A lack of investment means the country’s platinum miners will need to dig deep to meet demands in the medium term. Their struggles are not dissimilar to those flowing throughout the South African mining industry – cost pressures, substantial declines in commodity prices, and low or negative profit margins.
But, says Andries Rossouw, PwC partner in assurance, the lack of investment in the recent past in South Africa’s platinum mining industry – due to the low-price environment and industrial action from 2012 to 2014 – will continue to put pressure on the existing supply deficit.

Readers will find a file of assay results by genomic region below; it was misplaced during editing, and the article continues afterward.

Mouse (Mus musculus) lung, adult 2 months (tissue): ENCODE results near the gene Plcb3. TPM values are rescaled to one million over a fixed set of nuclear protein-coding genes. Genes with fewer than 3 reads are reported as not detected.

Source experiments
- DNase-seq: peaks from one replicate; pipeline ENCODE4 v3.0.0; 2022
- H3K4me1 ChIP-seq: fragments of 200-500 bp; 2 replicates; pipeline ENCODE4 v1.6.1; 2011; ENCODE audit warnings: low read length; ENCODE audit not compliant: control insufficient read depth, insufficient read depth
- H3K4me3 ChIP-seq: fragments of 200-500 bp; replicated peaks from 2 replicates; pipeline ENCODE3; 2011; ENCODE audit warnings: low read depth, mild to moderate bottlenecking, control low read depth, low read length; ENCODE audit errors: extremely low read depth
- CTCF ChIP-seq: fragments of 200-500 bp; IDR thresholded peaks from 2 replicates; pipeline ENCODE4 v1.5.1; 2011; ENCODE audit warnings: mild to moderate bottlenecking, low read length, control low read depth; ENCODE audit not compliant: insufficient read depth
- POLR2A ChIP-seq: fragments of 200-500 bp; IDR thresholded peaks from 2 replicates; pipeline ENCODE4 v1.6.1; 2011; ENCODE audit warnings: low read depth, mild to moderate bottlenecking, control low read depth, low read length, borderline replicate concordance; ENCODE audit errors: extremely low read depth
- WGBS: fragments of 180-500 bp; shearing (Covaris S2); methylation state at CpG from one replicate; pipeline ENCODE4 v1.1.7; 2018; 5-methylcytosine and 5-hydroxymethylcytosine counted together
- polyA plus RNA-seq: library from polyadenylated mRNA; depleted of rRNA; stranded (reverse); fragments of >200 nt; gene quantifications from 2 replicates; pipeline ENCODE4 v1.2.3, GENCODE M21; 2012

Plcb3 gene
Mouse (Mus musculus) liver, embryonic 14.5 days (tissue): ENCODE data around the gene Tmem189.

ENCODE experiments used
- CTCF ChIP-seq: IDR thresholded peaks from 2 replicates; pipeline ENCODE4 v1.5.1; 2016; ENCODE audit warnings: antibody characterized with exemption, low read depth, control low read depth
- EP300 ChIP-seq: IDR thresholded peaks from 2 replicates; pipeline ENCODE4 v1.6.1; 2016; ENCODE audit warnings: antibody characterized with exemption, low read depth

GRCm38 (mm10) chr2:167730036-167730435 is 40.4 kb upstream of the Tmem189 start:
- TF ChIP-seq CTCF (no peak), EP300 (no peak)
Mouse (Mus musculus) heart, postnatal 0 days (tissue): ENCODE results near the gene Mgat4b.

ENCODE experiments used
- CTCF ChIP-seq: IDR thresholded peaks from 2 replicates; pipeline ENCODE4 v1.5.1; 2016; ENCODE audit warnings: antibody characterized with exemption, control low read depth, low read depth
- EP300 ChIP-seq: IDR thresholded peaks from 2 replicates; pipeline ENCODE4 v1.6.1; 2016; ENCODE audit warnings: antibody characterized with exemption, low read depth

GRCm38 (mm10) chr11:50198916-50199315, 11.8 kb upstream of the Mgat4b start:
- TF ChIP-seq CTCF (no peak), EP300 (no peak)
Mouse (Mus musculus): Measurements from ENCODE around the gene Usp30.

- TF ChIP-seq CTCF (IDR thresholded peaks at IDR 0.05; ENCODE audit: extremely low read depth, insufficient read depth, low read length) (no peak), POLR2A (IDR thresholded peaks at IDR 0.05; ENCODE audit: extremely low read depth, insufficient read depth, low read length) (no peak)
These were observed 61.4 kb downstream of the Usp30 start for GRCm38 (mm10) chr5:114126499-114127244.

“SA’s platinum miners had to cut cost and reduce capital expenditure in order to survive in the hope that normality will return to the platinum sector.” South Africa provides more than 70% of primary mined platinum supply and more than 55% of total supply, including recycling.
Its supply conditions therefore has a significant impact on global supply and should therefore impact the platinum price. The demand for platinum emanates largely from the autocatalysts (40%), jewellery (34%) and general industrial needs.
While recycling provides a meaningful contribution to supply, it is not sufficient to cater for the growth in the automotive demand. Current mining supply delivers 1,1oz of palladium for every 1,000z of platinum mined, while automotive demand is at a ratio of 2,3 to 1. A decade ago, this ratio was at 1,3 to 1 indicating significant substitution had taken place.
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